New Cancer Drugs Fund opens

The reinvented Cancer Drugs Fund (CDF) has opened despite the fact that it is has not yet published conclusive guidance on which drugs will be available.

It was announced earlier this year that the CDF would lose the power to prescribe drugs not approved by NICE after long-running concerns about its finances, after it was forced to stop funding 25 treatments and a Public Accounts Committee report found that its spending was unsustainable

However, the Association of the British Pharmaceutical Industry and a coalition of 15 cancer charities have warned that the new CDF is sticking to now-outdated NICE guidelines, which means that up to two-thirds of the medicines currently prescribed could no longer be available.

Dr Jonathan Fielden, director of specialised commissioning and deputy national medical director at NHS England, said: “The new CDF is open for business, with four new treatments to be made immediately available to patients.

“Today marks the culmination of extensive work to ensure the new CDF will benefit the cancer patients, taxpayers and industry. The new approach developed by NHS England and NICE is faster and less rigid than before, meaning patients will be able to access promising new and innovative treatments much earlier.”

NHS England said that four new drugs, used to treat lung cancer, bowel cancer and melanoma, will be available to patients in the interim until final NICE guidance is developed.

Two more treatments will also receive interim funding through the CDF.

However, two more drugs, lenalidomide and temsirolimus, have been given two months’ notice of removal from the CDF, although lenalidomide manufacturer Celgene said it will make the drug available for free on a case-by-case basis, and temsirolimus is no longer used routinely.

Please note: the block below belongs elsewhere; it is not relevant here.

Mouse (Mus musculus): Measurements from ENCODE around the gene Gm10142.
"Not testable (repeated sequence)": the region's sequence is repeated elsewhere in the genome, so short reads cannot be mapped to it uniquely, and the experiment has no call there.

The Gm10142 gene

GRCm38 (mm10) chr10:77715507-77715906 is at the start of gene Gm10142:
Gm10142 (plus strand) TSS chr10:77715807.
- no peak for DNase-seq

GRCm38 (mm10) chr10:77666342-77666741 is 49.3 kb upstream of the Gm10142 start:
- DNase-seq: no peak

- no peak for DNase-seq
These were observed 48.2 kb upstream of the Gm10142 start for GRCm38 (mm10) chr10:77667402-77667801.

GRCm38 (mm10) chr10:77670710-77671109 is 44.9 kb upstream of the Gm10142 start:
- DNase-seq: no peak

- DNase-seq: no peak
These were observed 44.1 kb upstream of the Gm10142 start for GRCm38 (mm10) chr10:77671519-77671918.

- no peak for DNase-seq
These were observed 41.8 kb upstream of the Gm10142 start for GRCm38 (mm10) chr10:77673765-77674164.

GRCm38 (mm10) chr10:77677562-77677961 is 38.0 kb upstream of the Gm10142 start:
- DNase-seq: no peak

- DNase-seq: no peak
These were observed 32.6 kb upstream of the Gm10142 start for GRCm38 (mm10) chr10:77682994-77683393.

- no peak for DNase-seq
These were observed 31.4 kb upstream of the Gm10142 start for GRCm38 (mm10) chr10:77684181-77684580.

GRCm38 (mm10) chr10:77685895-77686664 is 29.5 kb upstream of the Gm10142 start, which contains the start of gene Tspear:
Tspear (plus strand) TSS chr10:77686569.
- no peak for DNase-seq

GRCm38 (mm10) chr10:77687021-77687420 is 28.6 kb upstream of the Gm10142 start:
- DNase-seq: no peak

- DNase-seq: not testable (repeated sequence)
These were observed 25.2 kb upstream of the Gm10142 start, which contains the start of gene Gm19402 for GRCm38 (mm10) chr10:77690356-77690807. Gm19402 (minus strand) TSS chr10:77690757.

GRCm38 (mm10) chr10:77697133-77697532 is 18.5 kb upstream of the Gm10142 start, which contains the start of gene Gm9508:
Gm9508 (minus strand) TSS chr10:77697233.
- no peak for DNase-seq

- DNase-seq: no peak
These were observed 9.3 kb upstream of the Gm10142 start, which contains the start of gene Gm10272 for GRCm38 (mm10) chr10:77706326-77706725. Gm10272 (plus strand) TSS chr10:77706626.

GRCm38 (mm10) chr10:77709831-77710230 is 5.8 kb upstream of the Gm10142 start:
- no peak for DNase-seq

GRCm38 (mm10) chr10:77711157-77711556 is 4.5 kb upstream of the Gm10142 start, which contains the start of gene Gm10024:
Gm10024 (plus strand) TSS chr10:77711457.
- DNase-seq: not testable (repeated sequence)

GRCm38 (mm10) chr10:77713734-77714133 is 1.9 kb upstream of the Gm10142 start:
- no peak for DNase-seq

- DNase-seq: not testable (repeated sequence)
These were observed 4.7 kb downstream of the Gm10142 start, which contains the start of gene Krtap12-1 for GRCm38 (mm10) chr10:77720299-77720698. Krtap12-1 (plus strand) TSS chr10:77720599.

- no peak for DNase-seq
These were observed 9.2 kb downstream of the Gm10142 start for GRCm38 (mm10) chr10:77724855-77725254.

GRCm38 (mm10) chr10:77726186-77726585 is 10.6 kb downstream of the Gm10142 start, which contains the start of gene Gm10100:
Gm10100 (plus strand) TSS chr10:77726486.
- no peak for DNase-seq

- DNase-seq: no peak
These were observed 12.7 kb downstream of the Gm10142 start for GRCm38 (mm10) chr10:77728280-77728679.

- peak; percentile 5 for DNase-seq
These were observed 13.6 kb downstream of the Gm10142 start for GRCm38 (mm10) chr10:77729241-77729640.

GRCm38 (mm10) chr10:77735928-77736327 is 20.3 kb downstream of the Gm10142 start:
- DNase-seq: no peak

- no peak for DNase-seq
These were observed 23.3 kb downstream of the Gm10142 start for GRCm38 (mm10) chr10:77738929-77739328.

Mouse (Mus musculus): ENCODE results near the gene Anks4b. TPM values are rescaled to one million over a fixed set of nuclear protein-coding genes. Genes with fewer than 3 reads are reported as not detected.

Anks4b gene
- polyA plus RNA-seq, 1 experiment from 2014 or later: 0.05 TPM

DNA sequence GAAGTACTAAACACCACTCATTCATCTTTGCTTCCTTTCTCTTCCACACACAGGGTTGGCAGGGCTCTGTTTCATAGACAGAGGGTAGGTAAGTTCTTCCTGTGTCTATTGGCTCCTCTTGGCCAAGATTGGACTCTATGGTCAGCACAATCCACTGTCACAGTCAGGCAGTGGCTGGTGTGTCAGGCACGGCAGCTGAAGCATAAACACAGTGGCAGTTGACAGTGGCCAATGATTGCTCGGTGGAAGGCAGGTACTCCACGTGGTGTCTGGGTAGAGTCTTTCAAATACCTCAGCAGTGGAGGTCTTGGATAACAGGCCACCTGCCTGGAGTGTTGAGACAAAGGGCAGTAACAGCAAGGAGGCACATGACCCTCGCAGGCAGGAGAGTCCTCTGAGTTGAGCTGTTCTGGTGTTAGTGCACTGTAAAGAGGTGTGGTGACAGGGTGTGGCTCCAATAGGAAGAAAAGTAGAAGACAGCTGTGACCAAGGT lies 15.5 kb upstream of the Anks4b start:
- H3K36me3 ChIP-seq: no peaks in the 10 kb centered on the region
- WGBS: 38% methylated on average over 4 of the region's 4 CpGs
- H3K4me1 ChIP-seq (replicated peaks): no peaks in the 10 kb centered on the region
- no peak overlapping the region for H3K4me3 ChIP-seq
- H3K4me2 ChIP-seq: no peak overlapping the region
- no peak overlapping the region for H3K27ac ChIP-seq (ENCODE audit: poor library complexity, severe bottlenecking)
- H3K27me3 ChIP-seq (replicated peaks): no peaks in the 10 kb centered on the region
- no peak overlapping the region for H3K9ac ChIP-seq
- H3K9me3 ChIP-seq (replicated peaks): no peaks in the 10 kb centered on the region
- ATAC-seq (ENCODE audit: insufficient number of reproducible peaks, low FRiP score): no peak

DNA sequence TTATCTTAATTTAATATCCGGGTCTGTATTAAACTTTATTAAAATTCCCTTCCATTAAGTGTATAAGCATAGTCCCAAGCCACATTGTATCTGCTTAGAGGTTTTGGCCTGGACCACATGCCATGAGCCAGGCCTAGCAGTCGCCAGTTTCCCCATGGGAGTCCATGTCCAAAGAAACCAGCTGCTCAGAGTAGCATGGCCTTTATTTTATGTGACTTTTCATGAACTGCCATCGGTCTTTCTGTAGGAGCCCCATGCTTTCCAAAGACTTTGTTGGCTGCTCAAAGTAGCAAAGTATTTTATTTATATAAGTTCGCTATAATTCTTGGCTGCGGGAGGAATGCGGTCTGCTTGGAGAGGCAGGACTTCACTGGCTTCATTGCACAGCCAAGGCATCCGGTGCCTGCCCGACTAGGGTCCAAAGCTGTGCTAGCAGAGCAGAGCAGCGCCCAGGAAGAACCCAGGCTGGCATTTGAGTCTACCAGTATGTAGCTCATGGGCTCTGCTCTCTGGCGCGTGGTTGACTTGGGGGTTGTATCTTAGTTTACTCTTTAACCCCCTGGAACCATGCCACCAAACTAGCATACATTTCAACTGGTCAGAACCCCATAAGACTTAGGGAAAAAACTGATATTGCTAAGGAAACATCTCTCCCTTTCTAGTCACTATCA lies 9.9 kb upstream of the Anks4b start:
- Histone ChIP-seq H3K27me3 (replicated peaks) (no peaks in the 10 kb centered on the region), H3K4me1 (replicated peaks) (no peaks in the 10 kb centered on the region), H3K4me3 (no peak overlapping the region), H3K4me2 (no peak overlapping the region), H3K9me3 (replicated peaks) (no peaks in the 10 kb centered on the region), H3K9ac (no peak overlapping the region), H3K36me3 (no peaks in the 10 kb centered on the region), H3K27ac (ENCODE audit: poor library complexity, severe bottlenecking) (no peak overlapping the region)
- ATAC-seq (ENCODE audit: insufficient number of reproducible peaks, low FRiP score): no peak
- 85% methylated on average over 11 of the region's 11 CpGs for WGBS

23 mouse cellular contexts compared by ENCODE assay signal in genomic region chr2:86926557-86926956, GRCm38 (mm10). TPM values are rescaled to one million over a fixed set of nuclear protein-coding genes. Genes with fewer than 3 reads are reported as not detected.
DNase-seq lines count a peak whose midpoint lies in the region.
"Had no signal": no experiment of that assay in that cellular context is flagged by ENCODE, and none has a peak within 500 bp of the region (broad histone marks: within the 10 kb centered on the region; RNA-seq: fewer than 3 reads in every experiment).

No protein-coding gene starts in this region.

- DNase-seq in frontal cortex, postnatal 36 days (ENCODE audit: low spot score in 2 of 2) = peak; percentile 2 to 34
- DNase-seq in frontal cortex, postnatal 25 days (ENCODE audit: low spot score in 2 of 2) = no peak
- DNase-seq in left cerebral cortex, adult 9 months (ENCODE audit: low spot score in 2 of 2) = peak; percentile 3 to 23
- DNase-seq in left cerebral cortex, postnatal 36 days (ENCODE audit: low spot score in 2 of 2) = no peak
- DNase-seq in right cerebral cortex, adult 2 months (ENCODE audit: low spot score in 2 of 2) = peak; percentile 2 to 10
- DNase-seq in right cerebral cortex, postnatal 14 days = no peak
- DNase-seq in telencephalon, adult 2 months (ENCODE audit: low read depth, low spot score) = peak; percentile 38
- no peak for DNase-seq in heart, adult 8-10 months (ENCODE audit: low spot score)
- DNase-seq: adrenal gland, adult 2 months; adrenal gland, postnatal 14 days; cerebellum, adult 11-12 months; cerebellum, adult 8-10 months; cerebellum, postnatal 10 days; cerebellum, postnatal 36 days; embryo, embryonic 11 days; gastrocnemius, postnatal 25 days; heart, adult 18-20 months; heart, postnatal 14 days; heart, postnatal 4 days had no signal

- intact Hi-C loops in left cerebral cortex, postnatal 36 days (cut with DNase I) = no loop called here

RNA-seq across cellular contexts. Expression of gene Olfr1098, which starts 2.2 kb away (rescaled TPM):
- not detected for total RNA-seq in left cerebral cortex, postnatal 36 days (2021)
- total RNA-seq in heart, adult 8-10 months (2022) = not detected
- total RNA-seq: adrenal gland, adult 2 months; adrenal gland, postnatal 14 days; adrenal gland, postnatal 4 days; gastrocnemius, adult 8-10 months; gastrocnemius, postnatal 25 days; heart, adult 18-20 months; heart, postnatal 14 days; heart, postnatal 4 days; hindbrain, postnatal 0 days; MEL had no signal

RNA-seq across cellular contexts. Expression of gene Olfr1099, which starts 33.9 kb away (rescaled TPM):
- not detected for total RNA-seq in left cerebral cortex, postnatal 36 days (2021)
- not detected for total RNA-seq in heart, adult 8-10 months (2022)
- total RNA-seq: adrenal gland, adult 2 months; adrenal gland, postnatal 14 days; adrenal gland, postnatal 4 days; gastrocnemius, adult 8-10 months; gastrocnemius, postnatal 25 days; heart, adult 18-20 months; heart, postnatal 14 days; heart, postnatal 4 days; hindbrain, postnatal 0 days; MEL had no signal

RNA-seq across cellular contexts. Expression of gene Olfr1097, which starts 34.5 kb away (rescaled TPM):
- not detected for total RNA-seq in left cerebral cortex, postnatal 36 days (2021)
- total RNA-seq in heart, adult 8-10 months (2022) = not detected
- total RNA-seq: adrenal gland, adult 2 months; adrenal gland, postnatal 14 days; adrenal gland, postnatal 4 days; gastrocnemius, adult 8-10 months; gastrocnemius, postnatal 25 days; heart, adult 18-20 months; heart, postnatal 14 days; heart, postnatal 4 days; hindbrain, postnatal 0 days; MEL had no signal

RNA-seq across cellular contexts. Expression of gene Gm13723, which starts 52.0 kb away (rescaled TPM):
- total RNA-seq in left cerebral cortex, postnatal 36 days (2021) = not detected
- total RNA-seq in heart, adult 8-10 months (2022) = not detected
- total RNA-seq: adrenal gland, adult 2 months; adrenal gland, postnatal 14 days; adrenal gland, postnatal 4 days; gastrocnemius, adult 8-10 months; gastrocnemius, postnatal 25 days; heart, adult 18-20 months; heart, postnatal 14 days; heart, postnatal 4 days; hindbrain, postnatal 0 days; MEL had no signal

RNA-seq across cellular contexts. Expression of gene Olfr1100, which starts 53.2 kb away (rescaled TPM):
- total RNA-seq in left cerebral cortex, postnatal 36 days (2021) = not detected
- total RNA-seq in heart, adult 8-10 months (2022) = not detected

Baroness Delyth Morgan, chief executive of Breast Cancer Now, said: “The new CDF will do next-to-nothing to solve the wider problems that are preventing NHS patients from accessing the best cancer drugs.

“The CDF was set up because NICE’s methodology was not working for cancer drugs and this new process offers little change. With the Fund’s drug assessment now being handed back to NICE, we worry that patients in England will miss out on effective drugs being made available in other countries.

“The pharmaceutical industry must also take responsibility and begin offering more sensible prices. Absolutely nobody benefits if effective new drugs are not made available on the NHS, and we believe that enabling the Government to negotiate on price – as happens elsewhere in Europe – could significantly improve access for cancer patients.”

A NICE spokesperson said the organisation has already started looking at the drugs in the old CDF to see whether they can be recommended for routine funding.

“Today’s announcement signals that from now on all new cancer drugs will enter the NICE appraisal process before they are licensed,” they said. “For products referred by ministers to NICE after today, draft recommendations will be ready at the point of a positive opinion from the European Medicines Agency and final guidance published within 90 days of them receiving marketing authorisation. This is faster than any other European country and will benefit NHS patients and companies alike.

“It’s now up to those companies to show that they recognise the challenges as well as the opportunities their new drugs present to patients and the NHS by showing the same flexibility on cost as they have in their recent negotiations with NHS England for drugs already in the CDF.”

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